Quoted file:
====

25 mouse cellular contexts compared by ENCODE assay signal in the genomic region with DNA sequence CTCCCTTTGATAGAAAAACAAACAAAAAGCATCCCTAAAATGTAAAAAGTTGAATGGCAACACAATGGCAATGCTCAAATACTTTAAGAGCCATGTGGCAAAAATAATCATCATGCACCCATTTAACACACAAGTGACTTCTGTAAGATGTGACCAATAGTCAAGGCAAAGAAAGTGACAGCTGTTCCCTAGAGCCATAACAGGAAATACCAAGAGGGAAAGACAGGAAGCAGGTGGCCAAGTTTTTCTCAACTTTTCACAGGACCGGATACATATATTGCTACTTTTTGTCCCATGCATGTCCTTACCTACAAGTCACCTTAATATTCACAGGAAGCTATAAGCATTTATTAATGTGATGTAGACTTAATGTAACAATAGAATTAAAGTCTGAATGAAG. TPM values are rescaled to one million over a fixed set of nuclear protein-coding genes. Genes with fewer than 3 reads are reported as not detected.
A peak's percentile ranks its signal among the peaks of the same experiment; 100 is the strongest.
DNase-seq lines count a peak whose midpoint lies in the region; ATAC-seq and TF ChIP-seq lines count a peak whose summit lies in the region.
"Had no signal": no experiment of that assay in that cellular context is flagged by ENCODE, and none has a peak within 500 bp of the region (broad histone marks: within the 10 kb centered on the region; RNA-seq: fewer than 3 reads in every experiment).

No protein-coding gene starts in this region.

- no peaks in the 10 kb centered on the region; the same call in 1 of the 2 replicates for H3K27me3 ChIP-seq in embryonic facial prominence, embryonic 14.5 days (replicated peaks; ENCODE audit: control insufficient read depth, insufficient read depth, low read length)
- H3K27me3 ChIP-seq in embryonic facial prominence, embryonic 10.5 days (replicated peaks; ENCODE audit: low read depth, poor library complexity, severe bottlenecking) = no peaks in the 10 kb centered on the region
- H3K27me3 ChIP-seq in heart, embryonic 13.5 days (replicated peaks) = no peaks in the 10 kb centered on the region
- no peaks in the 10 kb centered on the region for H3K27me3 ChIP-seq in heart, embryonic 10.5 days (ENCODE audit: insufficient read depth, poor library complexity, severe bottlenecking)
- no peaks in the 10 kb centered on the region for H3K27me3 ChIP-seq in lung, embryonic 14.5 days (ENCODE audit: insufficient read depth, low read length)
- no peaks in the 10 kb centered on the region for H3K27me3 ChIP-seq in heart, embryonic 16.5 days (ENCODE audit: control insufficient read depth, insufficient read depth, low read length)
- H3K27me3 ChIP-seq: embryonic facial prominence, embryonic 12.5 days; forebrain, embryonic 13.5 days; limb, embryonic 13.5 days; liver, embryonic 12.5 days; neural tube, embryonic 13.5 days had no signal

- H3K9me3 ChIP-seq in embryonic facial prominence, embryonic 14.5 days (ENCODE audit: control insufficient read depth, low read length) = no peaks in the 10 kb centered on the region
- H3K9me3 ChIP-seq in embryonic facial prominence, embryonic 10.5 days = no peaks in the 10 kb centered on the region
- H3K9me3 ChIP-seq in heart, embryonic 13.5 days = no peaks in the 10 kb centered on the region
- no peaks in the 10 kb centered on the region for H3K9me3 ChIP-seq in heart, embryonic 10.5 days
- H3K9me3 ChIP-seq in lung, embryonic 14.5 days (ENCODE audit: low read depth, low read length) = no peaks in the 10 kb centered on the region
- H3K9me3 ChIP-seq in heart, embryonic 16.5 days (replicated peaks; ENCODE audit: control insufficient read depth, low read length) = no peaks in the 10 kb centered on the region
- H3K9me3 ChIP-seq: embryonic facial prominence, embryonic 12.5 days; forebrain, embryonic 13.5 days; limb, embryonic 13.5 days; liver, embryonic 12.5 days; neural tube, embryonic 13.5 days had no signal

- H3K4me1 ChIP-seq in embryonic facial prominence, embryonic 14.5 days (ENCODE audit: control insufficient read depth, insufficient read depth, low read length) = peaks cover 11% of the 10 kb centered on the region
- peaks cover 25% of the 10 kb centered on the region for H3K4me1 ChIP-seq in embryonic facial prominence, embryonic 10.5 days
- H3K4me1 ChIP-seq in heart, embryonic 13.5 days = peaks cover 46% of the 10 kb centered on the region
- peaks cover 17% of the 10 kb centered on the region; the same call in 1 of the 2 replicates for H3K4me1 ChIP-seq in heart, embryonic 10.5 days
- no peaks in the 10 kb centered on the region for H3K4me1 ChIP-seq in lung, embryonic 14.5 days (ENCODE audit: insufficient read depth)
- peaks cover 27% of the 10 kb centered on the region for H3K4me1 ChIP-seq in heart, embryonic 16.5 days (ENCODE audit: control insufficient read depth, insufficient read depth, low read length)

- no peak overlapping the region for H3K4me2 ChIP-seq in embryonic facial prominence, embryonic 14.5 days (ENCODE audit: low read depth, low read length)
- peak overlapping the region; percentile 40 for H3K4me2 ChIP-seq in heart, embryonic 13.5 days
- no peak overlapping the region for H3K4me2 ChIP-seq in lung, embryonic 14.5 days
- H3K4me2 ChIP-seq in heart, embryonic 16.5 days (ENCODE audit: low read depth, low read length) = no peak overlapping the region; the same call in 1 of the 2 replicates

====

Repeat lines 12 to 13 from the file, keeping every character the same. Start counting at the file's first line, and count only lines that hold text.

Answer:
- H3K27me3 ChIP-seq: embryonic facial prominence, embryonic 12.5 days; forebrain, embryonic 13.5 days; limb, embryonic 13.5 days; liver, embryonic 12.5 days; neural tube, embryonic 13.5 days had no signal

- H3K9me3 ChIP-seq in embryonic facial prominence, embryonic 14.5 days (ENCODE audit: control insufficient read depth, low read length) = no peaks in the 10 kb centered on the region